Along with several other initiatives that came out of the Report, there has already been some movement to implement Recommendation # 23. I recently spoke with several members of the LDB’s marketing department, including Tarina Palmer, Senior Communications Program Officer for the LDB, who noted that, “When the Province accepted [Parliamentary Secretary John Yap’s] recommendations and released the Report in its entirety, this in itself was direction to the LDB to take action—and work began immediately. Aligning with Recommendation #23, the LDB will continue to look at innovative, unique ways to improve the marketing and promotion of BC products”. Importantly, Palmer noted that the LDB is working with our province’s craft brewers to bring new products to market and to promote the industry, “through in-store signage and displays—including October’s Craft Beer Month and August’s Buy Local month.”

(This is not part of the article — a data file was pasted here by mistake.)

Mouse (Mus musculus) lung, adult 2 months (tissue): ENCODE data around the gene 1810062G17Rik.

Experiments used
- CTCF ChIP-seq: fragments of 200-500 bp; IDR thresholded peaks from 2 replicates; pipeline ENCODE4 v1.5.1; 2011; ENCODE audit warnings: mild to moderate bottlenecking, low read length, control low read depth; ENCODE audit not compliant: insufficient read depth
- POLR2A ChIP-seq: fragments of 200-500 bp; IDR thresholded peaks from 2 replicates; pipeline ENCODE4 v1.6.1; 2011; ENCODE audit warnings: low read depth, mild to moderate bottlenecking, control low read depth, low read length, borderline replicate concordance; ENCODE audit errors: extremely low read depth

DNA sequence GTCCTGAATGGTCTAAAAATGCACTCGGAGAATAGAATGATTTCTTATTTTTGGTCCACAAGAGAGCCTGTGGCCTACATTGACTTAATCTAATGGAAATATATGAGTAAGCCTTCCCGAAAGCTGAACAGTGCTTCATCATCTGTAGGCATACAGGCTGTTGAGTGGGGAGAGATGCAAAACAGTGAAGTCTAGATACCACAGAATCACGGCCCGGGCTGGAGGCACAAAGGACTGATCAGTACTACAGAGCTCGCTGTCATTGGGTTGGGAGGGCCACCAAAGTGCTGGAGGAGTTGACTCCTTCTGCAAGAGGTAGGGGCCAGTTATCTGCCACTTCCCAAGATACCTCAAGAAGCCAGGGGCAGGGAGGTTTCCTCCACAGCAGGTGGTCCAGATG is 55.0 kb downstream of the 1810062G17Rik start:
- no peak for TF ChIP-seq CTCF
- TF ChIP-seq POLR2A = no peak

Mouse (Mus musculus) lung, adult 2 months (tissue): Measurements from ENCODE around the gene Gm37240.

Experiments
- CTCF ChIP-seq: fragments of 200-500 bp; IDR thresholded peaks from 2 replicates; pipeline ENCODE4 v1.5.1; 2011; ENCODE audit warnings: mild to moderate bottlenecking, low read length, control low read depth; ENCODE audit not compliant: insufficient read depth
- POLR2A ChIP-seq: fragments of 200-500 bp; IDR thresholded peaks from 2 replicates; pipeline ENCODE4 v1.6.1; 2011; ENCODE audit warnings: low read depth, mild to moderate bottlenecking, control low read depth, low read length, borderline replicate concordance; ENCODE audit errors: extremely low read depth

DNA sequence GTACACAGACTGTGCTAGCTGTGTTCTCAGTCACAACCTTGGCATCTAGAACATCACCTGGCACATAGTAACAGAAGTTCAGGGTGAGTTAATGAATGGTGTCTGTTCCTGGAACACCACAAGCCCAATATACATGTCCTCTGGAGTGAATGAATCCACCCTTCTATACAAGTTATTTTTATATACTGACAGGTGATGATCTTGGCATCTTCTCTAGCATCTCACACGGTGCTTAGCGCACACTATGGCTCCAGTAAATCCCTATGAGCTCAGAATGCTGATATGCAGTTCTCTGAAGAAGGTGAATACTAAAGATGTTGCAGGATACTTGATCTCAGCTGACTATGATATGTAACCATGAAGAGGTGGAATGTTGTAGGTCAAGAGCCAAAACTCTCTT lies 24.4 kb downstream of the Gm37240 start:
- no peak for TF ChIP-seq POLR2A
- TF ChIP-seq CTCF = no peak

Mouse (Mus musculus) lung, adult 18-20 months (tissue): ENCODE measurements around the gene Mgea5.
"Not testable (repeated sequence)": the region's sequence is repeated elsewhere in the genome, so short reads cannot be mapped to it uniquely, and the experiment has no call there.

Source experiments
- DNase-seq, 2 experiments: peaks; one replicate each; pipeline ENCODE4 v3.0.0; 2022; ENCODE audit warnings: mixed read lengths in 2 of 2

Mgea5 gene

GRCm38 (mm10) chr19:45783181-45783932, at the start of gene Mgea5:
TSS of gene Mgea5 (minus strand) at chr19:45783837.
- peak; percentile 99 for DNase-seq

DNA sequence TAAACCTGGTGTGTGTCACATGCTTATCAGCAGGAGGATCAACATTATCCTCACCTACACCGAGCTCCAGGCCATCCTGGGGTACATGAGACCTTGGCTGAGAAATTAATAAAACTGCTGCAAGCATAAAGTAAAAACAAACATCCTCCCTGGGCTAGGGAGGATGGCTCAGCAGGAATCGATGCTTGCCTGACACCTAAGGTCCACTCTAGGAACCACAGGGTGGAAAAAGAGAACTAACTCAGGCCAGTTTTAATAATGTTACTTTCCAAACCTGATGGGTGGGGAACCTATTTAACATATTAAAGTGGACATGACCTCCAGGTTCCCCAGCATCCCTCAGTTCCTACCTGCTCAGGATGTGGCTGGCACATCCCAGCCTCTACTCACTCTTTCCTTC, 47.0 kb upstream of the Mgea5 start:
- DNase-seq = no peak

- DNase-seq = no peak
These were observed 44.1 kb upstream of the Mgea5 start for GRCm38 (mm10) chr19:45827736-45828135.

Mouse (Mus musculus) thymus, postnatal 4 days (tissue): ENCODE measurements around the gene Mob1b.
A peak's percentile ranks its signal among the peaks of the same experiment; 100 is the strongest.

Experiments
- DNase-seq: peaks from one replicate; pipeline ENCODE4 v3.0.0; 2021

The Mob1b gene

Ken Beattie, Executive Director of the BC Craft Brewers Guild (Guild), knows that while there is definite room for improvement, there have also been some positives in the LDB’s recent promotion of BC craft beer. Reflecting on several of the LDB’s marketing initiatives, from checkout displays and in-store tastings to features in Taste magazine, Beattie told me that, “The Guild is encouraged by the continued efforts of the LDB to promote and place new BC craft beer products in their stores.” However, Beattie also recognizes the hurdles facing the industry as it seeks increased opportunities for GLS sales. “The challenge faced by the LDB is the unprecedented growth of craft breweries now opened in BC and the amount of products these breweries want distributed, versus the available space allocated to beer in each GLS. [This beer is] competing against wine, spirits, cider, and refreshment beverage products for both floor space and marketing space.”